Patellofemoral pain (PFP) has a relatively high prevalence in adolescent footballers, and the problem can be persistent and debilitating. Repetitive loading of the knee joint through training or game play, with insufficient recovery time can occur with team players. This prospective study evaluated a 12-week intervention (which included activity modification and reduced patellofemoral joint loading)1.
The vast majority of footballers with PFP have a “functional” problem with how they use their knee, and in adults the mainstay of treatment is exercise (mainly resistance) therapy. This management has lower rates of success in adolescents, and this study looks instead at activity modification treatment and load management specifically for the adolescent population.
The intervention in this study consisted of three blocks of four weeks of treatment. The first phase involved reducing sports participation (to reduce knee joint loads). The second phase involved home based exercises, while the final phase progressively returned the patient to activity. Participants could only progress to the next level of activity once they could perform the previous one with no pain. Outcomes were collected using self-reported measurements including the global rating of change (GROC) scale, Knee Injury and Osteoarthrirtis Outcome Score (KOOS), European Quality of Life 5 Dimensions (EQ-5D-Y) and other data collection questions. Hip and knee torque, sports participation, satisfaction with treatment and the use of painkillers were also evaluated.
A successful outcome (based on the GROC scale) was seen in 86% of adolescents with PFP at 12 weeks, and 81% at 52 weeks. The majority (68%) had returned to sport at 12 weeks, rising to 81% at 12 months. Self-reporting from the adolescents with PFP found large improvements in knee pain and function. There was no significant evidence for individual pain characteristics favouring a better outcome, indicating that a successful outcome can be achieved with this treatment in patients with differing levels of pain intensity. Objective measurements of hip and knee torque also improved after treatment.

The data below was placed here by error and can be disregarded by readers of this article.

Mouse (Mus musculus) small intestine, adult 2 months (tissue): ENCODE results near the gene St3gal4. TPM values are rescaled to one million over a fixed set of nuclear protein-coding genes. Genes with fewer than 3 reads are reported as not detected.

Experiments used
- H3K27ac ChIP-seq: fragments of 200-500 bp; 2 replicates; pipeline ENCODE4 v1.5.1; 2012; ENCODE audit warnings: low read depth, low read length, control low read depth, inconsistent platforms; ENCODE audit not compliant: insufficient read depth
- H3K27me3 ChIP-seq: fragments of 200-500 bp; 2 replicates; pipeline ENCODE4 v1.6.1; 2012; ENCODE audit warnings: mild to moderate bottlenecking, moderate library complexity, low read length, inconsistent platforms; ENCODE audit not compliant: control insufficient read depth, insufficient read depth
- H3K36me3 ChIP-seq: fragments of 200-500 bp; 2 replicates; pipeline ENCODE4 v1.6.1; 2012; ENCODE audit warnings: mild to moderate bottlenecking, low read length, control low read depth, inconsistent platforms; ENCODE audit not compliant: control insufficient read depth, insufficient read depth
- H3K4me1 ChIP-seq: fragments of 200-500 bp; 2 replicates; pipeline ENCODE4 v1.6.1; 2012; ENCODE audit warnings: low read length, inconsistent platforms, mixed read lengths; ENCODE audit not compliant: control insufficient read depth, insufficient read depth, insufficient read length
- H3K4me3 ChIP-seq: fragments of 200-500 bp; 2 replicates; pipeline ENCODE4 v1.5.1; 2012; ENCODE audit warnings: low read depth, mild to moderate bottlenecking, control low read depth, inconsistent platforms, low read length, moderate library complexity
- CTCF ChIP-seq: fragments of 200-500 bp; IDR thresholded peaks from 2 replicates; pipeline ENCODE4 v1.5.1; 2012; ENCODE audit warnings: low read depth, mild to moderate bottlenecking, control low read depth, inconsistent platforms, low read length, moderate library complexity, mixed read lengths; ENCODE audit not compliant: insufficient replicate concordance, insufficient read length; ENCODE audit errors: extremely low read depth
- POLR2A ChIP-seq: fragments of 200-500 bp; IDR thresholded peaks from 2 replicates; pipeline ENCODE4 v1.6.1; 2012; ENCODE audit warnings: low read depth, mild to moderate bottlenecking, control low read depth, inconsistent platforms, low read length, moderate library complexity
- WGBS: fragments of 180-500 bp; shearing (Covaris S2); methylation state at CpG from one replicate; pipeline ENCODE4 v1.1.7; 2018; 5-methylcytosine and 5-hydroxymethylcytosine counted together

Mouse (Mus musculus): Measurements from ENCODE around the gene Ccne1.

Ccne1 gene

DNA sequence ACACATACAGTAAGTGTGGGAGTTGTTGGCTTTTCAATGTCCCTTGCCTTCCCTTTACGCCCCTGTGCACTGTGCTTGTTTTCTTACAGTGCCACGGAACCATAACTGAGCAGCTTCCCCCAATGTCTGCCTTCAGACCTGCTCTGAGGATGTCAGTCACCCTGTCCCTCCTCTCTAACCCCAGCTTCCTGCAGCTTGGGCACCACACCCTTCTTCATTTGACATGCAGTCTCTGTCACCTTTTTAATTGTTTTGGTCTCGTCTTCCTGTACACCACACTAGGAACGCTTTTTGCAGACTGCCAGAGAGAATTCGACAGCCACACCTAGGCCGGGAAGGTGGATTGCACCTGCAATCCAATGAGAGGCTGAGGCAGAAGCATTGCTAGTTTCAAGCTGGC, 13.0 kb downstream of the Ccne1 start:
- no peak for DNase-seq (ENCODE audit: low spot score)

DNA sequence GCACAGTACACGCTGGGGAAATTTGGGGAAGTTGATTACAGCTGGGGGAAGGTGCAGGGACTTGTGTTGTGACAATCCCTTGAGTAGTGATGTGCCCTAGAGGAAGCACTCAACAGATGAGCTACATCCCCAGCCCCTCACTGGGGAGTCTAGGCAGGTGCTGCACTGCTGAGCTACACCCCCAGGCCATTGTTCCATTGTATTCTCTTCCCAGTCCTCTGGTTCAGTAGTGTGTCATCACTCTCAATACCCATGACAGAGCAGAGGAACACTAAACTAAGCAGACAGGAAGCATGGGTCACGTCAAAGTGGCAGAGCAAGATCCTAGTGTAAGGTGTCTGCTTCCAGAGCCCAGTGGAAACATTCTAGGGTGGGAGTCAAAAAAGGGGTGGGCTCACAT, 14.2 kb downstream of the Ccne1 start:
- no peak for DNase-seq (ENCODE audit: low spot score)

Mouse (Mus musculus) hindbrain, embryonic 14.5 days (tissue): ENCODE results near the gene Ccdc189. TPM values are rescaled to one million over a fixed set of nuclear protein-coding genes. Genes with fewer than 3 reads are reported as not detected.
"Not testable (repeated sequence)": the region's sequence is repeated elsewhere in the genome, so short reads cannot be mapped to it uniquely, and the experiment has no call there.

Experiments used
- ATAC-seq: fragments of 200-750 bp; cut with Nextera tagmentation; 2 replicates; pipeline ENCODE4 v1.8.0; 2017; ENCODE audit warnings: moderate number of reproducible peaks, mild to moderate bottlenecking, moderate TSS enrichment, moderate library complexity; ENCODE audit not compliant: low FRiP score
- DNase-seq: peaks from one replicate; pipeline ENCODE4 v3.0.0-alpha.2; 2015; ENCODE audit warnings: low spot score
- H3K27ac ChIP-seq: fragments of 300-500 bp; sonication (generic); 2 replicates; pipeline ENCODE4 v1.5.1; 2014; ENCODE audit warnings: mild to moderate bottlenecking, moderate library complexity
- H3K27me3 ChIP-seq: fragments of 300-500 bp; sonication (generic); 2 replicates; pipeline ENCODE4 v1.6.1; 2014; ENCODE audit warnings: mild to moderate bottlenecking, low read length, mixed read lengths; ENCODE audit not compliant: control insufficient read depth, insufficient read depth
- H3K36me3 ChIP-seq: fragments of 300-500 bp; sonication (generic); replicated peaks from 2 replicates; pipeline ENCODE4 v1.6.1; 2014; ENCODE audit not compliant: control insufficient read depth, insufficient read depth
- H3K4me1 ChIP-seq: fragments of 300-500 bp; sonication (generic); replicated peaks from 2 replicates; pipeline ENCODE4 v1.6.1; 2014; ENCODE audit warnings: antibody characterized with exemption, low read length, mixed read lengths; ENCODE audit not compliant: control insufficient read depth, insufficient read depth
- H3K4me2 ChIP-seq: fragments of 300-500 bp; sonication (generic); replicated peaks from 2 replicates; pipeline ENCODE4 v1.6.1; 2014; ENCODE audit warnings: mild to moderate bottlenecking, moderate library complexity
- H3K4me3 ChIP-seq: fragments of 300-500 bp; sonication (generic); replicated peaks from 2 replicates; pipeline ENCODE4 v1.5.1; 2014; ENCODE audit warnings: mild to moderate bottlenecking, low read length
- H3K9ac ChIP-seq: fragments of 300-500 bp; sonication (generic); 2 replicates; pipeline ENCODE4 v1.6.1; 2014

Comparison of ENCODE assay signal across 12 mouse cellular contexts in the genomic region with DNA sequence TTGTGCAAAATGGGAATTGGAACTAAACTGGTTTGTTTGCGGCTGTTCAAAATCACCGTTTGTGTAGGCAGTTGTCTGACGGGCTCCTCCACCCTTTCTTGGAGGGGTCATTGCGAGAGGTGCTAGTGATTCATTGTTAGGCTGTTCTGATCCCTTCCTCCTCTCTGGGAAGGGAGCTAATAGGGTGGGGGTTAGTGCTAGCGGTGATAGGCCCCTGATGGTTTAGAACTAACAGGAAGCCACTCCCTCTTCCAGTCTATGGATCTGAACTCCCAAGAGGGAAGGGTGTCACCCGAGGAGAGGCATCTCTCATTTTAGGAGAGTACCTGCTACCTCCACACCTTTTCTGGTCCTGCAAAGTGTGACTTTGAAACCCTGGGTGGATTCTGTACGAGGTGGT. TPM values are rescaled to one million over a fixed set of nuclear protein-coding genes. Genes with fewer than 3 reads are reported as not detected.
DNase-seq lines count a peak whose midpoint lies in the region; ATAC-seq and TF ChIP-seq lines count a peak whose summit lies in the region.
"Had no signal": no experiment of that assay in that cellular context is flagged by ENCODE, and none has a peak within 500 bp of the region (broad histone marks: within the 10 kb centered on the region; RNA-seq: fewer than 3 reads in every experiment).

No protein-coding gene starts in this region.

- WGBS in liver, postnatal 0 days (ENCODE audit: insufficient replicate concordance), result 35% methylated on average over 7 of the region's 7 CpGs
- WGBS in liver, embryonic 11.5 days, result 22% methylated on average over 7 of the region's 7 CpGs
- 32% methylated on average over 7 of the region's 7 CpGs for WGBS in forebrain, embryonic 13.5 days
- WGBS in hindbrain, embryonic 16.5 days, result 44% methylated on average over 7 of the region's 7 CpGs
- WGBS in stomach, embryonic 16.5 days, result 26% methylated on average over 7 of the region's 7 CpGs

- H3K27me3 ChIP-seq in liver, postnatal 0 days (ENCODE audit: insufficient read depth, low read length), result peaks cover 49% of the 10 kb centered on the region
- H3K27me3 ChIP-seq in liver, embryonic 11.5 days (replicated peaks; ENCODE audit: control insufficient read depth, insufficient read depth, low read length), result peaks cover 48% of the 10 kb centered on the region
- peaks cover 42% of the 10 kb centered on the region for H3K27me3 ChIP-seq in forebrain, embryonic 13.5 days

This study indicates adolescent footballers with PFP may benefit from a specific targeted approach to reduce and then apply graduated re-loading of the knee joint. The high rates of success seen in this study is encouraging and supports this treatment strategy. The lack of a control group is however a clear limitation of the study.
1Rathleff, M. S., Graven-Nielsen, T., Hölmich, P., Winiarski, L., Krommes, K., Holden, S., & Thorborg, K. (2019). Activity Modification and Load Management of Adolescents With Patellofemoral Pain: A Prospective Intervention Study Including 151 Adolescents. The American Journal of Sports Medicine, 47(7), 1629–1637. https://doi.org/10.1177/0363546519843915